A Wall Street Journal article surveying research on the neurobiology of love reports on the work of Dr. Helen Fisher. Love triggers the dopamine system which is also involved in drug addiction.
Dr. Fisher has studied love by looking at people's brains using magnetic resonance imaging machines. A recent study also looked at 15 subjects who were deeply in love but were nursing broken hearts. While in the scanner, they viewed "neutral" pictures of someone they knew but for whom they didn't have intense romantic feelings. Then they were shown a picture of their beloved.
Those suffering the aftermath of failed relationships have more than just the dopamine system active.
Compared with the neutral photos, a lover's picture triggers the dopamine system in the brain -- the same system associated with pleasure and addiction. But the brain images of those scorned in love also give us clues as to why the breakdown of a relationship can trigger serious health problems. The subjects dealing with failed relationships showed activity in the dopamine system -- suggesting they maintained intense feelings for their loved one. But they also showed activity in brain regions associated with risk taking, controlling anger and obsessive compulsive problems. Notably, the scans showed activity in one part of the brain linked with physical pain.
The article reports on an Italian study that found that love causes the neurotransmitter serotonin to drop to the level found in those with obsessive compulsive disorders. Might obsessive compulsive disorders (OCD) be a side effect of the brain's tendency to fall in love? Do people who fall more deeply in love face a greater risk of OCD?
Jilted lovers who kill. Heartbroken people who who foolish and crazy things. It is no wonder that love causes these behaviors given what it does to emotions.
"It's not a good combination," notes Dr. Fisher. "You're feeling intense romantic love, you're willing to take big risks, you're in physical pain, obsessively thinking about a person and you're struggling to control your rage. You're not operating with your full range of cognitive abilities. It's possible that part of the rational mind shuts down."
I see the human mind as having a lot of obsolete and problematic vestiges. Take, for example, the fight-or-flight response where adrenaline flows and an angry and fearful person wants to either run away or attack. The response is maladaptive in the vast bulk of the situations where it happens. The stress it causes ages us more rapidly. Plus. it causes us to do things that get people fired or thrown in jail or to blow a business deal or romantic relationship. Wouldn't we be better off if we could suppress the neuronal and hormonal chain of events in fight-or-flight?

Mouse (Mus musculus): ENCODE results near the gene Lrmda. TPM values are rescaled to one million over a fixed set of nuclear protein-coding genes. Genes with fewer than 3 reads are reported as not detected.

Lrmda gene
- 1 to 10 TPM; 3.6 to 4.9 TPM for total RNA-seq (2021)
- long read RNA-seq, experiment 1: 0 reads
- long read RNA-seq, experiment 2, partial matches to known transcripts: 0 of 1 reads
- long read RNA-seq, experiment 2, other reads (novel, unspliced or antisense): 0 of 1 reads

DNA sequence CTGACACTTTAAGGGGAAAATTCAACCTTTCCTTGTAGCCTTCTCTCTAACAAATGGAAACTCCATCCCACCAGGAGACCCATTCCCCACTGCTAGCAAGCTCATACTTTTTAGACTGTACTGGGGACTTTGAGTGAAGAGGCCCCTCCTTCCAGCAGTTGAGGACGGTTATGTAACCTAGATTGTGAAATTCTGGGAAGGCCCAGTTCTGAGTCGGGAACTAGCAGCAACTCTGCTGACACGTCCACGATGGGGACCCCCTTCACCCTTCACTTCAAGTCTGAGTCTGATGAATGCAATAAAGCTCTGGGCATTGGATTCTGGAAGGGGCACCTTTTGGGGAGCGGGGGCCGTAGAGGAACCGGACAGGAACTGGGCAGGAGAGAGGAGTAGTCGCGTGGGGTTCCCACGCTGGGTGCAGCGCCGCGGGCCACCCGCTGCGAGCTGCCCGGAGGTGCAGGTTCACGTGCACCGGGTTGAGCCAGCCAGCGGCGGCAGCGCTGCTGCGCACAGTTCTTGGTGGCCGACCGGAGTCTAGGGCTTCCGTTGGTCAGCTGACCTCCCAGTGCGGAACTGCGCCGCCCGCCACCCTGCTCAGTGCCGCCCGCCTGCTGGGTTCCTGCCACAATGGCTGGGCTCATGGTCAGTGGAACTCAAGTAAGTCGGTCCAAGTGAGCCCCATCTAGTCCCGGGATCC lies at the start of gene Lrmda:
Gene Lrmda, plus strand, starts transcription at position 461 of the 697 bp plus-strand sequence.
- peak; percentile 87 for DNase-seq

Our growing ability to figure out how our minds work portends a very different future. The more we understand the better we can intervene. Want to suppress the anger and pain of a romantic break-up? Would doing so make you feel less human? Or would you see the ability to do so as a boon?
People already take anti-depressants and anti-anxiety medicine. The serotonin selective reuptake inhibitors (SSRIs) might even suppress some of the intensity of the feelings of being in love. So Prozac and Zoloft might help mend a broken heart.
But think about future technologies that will provide more powerful and finer grained control of human emotions. How will people use them? Will people choose to make themselves more rational? Will future humans seem emotion-less to present day humans? Or will humans choose to suppress emotional pain and feelings of obsession and addiction while still giving themselves a fairly wide range of other emotions?
Will most humans make themselves less easy to anger? Will some humans see their own anger as always so justified that they'll oppose attempts to suppress it?
The emotionless mind is not optimal for achievement. A mind totally devoid of emotion would lack in motivation. If you do not fear poverty or death or a dark alley in a bad part of a city how are you going to stay alive? If you do not have desire for higher status then you won't strive as hard to advance in your career or to start a company.
How to succeed gloriously in the future age of emotion-controlling neurotechnologies? Tune your emotions for maximum productivity. You'll want ambition but at a level that is not too distracting. You'll want to limit the amount of time you spend feeling anger or resentment or depression since too high a dose of any of those emotions becomes debilitating. You'll want to stay highly rational in dealing with others. Avoid excessive amounts of anger, fear, resentment or, for that matter, complacency. But each emotion has some adaptive value even today. Do not turn them down altogether.
|Share |||Randall Parker, 2007 February 26 10:58 PM Brain Love|